September 26, 2017

Esophagectomy

An esophagectomy is a surgical procedure that involves removing a portion of the esophagus (or the “food tube”) because of disease or disorder. This is a treatment option for esophageal cancer, Barrett’s esophagus, and other swallowing disorders.

How is it performed?

Depending on the size and place of the disease, obstruction, or tumor – the surgeon will decide where the incisions will be made. Surgical options may include a thoracotomy, a neck incision, abdominal incision, or even robotic repair. There are several ways to adequately remove portions of the esophagus, but that will be determined on an individual patient basis. The surgeon may then pull a portion of the stomach up into the chest and connect the remaining parts of the esophagus.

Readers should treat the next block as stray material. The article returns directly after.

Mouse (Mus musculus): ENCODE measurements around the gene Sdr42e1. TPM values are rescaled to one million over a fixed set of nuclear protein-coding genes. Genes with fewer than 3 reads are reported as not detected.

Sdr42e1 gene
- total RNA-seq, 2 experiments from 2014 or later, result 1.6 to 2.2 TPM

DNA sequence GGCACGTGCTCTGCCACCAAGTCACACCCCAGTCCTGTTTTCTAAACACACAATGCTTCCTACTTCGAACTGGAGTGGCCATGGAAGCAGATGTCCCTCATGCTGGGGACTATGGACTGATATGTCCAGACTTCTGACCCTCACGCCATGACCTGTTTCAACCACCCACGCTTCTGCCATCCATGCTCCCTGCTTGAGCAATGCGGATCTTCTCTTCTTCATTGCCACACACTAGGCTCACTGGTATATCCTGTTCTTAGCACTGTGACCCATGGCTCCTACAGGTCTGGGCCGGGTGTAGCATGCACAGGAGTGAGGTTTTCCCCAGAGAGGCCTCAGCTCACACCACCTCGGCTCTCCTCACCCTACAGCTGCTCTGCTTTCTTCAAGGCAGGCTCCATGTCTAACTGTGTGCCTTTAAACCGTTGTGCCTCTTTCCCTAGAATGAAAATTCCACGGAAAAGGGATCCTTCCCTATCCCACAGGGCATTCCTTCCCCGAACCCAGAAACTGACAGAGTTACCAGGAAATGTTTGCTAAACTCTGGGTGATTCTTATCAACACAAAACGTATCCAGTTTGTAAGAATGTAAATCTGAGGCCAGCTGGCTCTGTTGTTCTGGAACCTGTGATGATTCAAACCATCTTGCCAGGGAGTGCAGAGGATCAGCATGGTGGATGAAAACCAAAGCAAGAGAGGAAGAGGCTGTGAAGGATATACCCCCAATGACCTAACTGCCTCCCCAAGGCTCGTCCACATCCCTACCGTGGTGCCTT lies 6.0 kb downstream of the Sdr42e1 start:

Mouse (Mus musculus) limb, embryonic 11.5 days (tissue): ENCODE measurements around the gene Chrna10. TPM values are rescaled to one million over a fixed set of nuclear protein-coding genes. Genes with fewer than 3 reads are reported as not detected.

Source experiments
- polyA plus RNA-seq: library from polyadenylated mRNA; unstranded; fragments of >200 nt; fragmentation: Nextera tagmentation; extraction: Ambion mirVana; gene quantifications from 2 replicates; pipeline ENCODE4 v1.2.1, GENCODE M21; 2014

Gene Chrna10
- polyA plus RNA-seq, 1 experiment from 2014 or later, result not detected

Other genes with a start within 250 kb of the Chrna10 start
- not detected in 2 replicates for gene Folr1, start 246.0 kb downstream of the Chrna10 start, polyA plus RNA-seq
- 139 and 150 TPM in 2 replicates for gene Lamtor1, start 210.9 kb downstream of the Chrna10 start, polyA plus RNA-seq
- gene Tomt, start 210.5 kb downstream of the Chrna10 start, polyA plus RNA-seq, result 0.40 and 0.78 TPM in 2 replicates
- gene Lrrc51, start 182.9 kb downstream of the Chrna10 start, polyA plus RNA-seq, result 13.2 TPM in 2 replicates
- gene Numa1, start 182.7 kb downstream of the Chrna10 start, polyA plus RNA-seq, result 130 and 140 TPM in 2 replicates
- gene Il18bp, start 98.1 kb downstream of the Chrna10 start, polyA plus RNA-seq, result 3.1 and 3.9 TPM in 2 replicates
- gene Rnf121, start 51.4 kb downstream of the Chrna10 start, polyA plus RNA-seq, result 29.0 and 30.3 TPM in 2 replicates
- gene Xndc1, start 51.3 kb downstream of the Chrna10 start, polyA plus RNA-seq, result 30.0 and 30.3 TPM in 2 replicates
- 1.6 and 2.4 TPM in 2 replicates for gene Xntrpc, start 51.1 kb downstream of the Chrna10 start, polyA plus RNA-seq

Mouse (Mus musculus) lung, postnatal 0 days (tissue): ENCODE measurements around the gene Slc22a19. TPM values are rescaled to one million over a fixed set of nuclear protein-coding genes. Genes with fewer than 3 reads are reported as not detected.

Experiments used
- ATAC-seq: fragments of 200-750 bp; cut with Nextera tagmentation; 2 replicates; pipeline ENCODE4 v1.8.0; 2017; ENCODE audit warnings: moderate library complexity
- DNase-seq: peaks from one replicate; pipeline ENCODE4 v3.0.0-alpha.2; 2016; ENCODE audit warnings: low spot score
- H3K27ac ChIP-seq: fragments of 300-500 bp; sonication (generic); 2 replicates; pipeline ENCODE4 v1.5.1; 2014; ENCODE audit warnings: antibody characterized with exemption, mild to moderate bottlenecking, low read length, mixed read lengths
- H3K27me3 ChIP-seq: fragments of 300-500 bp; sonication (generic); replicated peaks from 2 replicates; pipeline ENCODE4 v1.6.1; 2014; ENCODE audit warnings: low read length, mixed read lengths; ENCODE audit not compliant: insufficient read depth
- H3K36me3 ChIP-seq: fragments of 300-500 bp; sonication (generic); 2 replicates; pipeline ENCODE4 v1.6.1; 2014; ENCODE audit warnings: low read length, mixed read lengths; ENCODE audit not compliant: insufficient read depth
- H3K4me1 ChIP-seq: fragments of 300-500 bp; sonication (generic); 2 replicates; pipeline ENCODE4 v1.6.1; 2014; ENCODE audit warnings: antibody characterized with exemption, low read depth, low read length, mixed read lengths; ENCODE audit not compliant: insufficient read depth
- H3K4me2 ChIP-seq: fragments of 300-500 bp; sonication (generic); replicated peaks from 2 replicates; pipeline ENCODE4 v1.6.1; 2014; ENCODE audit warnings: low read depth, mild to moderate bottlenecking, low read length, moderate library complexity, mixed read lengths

Surgical risks

  • Excessive bleeding
  • Infection
  • Pneumonia
  • Leakages
  • Difficulty swallowing

Possible goals of esophagectomy

  • Prevent the spread of disease (metastasis)
  • Remove obstruction
  • Improve swallowing
  • Decrease risks of aspiration